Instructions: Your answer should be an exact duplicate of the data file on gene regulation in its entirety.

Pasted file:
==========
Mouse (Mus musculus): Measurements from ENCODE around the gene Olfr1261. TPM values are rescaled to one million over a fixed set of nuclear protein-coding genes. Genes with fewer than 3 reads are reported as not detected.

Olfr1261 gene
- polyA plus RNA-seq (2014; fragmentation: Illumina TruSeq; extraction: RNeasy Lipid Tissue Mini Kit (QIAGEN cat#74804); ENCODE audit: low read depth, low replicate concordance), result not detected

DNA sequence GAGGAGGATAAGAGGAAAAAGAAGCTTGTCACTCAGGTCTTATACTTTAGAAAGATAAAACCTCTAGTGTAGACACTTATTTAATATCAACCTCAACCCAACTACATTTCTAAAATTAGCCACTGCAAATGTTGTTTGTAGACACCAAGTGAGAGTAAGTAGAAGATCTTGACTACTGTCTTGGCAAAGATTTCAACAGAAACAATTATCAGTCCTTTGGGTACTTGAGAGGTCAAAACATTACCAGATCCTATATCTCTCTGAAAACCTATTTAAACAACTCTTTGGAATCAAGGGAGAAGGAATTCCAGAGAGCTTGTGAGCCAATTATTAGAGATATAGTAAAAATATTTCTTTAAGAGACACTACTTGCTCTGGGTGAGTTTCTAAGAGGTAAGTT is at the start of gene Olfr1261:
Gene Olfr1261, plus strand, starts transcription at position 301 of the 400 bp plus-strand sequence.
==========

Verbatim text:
Mouse (Mus musculus): Measurements from ENCODE around the gene Olfr1261. TPM values are rescaled to one million over a fixed set of nuclear protein-coding genes. Genes with fewer than 3 reads are reported as not detected.

Olfr1261 gene
- polyA plus RNA-seq (2014; fragmentation: Illumina TruSeq; extraction: RNeasy Lipid Tissue Mini Kit (QIAGEN cat#74804); ENCODE audit: low read depth, low replicate concordance), result not detected

DNA sequence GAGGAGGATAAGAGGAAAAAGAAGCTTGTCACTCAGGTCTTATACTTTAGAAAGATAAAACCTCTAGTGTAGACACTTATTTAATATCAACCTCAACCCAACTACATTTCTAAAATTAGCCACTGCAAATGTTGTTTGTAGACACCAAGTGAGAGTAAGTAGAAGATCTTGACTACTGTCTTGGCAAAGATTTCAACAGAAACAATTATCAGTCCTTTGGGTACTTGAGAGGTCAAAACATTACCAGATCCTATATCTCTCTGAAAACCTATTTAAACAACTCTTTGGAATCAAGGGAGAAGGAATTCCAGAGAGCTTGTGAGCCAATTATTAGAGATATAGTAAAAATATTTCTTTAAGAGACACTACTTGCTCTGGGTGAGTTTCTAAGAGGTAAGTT is at the start of gene Olfr1261:
Gene Olfr1261, plus strand, starts transcription at position 301 of the 400 bp plus-strand sequence.